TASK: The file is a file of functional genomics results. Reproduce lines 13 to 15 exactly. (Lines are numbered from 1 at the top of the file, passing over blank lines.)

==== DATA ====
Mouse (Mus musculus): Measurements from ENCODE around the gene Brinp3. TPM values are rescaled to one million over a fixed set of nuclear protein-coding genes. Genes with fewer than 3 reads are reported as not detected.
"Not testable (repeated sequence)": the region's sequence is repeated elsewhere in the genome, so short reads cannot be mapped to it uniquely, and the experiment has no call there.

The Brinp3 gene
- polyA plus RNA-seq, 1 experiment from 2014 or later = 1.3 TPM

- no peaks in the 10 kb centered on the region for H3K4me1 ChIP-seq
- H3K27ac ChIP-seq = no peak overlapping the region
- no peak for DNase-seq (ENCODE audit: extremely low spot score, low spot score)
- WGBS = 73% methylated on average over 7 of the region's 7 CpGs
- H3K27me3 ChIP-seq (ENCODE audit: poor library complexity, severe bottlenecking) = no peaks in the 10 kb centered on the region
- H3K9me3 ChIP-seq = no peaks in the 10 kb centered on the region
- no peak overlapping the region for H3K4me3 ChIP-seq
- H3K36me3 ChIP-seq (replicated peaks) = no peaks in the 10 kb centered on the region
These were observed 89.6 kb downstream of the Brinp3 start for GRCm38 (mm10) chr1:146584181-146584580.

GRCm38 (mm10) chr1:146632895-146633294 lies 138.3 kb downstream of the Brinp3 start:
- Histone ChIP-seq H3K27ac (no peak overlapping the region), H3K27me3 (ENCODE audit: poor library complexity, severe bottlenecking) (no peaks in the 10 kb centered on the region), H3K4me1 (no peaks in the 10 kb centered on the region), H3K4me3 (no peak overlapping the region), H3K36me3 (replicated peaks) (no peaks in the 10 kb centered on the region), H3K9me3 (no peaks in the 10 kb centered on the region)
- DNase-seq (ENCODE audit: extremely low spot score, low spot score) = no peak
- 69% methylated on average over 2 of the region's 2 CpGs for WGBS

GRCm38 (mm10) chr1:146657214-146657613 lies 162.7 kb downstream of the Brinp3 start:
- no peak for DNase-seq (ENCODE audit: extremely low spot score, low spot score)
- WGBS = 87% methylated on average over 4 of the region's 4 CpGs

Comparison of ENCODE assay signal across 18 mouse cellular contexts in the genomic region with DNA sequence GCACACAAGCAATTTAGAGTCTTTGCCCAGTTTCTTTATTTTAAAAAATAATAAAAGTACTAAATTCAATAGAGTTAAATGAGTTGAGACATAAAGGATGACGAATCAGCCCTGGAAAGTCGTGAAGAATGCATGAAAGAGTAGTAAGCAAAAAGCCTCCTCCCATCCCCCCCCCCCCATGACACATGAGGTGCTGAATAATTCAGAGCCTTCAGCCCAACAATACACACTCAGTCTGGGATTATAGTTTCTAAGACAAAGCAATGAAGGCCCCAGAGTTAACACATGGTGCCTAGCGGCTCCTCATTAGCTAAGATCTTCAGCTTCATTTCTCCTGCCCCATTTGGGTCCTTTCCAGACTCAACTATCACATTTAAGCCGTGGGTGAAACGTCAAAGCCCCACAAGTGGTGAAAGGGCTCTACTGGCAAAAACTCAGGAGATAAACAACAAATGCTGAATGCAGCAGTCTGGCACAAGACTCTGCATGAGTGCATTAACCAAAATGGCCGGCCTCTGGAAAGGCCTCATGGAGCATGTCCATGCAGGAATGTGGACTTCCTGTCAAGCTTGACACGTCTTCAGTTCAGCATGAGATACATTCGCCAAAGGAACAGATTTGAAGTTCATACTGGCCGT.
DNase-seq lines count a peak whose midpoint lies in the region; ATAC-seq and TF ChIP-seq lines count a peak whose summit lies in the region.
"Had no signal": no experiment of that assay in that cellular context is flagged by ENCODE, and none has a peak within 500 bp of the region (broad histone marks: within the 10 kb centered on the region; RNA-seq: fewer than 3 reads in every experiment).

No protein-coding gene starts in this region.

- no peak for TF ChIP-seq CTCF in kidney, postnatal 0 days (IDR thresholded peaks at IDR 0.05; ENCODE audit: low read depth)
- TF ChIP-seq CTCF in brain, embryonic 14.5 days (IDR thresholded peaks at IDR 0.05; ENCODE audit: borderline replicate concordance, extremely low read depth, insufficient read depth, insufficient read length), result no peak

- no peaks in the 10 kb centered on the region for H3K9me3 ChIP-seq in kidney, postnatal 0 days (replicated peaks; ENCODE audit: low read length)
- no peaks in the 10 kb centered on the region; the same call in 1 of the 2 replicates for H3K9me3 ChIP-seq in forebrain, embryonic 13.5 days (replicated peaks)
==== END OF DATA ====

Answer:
These were observed 89.6 kb downstream of the Brinp3 start for GRCm38 (mm10) chr1:146584181-146584580.

GRCm38 (mm10) chr1:146632895-146633294 lies 138.3 kb downstream of the Brinp3 start:
- Histone ChIP-seq H3K27ac (no peak overlapping the region), H3K27me3 (ENCODE audit: poor library complexity, severe bottlenecking) (no peaks in the 10 kb centered on the region), H3K4me1 (no peaks in the 10 kb centered on the region), H3K4me3 (no peak overlapping the region), H3K36me3 (replicated peaks) (no peaks in the 10 kb centered on the region), H3K9me3 (no peaks in the 10 kb centered on the region)